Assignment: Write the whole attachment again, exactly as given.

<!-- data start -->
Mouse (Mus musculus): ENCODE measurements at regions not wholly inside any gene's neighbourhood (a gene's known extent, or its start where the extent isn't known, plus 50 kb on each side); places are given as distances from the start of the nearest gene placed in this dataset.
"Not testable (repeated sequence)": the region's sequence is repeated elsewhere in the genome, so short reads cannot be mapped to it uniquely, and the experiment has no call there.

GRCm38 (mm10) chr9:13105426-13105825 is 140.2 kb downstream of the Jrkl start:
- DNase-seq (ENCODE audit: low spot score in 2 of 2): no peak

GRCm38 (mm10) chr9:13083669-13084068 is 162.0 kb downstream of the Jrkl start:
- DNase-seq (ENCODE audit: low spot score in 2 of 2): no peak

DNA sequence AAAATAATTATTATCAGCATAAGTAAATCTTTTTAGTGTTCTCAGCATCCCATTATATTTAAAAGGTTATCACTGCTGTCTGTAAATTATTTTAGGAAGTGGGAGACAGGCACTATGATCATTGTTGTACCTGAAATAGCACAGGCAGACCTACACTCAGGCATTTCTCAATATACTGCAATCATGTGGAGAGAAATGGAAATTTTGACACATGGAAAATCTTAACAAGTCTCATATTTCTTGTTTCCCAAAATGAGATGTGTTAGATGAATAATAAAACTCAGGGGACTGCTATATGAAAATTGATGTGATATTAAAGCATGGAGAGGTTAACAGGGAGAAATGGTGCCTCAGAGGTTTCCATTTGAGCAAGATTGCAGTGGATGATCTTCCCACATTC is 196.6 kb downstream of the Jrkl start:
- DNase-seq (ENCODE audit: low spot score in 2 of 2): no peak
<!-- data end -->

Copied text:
Mouse (Mus musculus): ENCODE measurements at regions not wholly inside any gene's neighbourhood (a gene's known extent, or its start where the extent isn't known, plus 50 kb on each side); places are given as distances from the start of the nearest gene placed in this dataset.
"Not testable (repeated sequence)": the region's sequence is repeated elsewhere in the genome, so short reads cannot be mapped to it uniquely, and the experiment has no call there.

GRCm38 (mm10) chr9:13105426-13105825 is 140.2 kb downstream of the Jrkl start:
- DNase-seq (ENCODE audit: low spot score in 2 of 2): no peak

GRCm38 (mm10) chr9:13083669-13084068 is 162.0 kb downstream of the Jrkl start:
- DNase-seq (ENCODE audit: low spot score in 2 of 2): no peak

DNA sequence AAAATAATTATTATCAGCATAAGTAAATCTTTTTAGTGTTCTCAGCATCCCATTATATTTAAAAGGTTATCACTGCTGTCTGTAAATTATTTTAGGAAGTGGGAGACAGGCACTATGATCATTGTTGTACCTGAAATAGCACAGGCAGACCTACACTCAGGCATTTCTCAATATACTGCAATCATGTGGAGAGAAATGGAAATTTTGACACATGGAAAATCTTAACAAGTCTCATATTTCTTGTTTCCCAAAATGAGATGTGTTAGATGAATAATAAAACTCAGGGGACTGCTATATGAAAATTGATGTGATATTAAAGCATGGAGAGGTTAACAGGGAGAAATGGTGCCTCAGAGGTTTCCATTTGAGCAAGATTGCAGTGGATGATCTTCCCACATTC is 196.6 kb downstream of the Jrkl start:
- DNase-seq (ENCODE audit: low spot score in 2 of 2): no peak